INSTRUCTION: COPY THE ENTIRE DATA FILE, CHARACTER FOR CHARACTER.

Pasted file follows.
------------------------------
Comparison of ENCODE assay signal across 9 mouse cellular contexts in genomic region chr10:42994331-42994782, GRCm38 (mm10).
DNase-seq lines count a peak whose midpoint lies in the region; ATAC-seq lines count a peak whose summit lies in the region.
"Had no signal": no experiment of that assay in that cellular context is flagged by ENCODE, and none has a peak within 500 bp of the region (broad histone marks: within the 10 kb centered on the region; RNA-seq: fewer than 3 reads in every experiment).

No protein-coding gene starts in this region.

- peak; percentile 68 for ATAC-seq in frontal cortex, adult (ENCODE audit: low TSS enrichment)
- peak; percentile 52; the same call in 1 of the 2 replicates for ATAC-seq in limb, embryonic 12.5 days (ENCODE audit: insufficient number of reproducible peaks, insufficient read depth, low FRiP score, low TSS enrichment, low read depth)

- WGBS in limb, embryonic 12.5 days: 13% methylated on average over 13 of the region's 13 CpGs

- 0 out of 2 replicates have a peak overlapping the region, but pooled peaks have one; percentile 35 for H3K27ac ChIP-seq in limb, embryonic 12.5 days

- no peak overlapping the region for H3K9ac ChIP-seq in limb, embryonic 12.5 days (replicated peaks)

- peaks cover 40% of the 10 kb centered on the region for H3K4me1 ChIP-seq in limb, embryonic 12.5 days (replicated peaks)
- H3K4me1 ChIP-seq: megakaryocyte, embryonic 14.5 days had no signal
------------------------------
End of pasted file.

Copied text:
Comparison of ENCODE assay signal across 9 mouse cellular contexts in genomic region chr10:42994331-42994782, GRCm38 (mm10).
DNase-seq lines count a peak whose midpoint lies in the region; ATAC-seq lines count a peak whose summit lies in the region.
"Had no signal": no experiment of that assay in that cellular context is flagged by ENCODE, and none has a peak within 500 bp of the region (broad histone marks: within the 10 kb centered on the region; RNA-seq: fewer than 3 reads in every experiment).

No protein-coding gene starts in this region.

- peak; percentile 68 for ATAC-seq in frontal cortex, adult (ENCODE audit: low TSS enrichment)
- peak; percentile 52; the same call in 1 of the 2 replicates for ATAC-seq in limb, embryonic 12.5 days (ENCODE audit: insufficient number of reproducible peaks, insufficient read depth, low FRiP score, low TSS enrichment, low read depth)

- WGBS in limb, embryonic 12.5 days: 13% methylated on average over 13 of the region's 13 CpGs

- 0 out of 2 replicates have a peak overlapping the region, but pooled peaks have one; percentile 35 for H3K27ac ChIP-seq in limb, embryonic 12.5 days

- no peak overlapping the region for H3K9ac ChIP-seq in limb, embryonic 12.5 days (replicated peaks)

- peaks cover 40% of the 10 kb centered on the region for H3K4me1 ChIP-seq in limb, embryonic 12.5 days (replicated peaks)
- H3K4me1 ChIP-seq: megakaryocyte, embryonic 14.5 days had no signal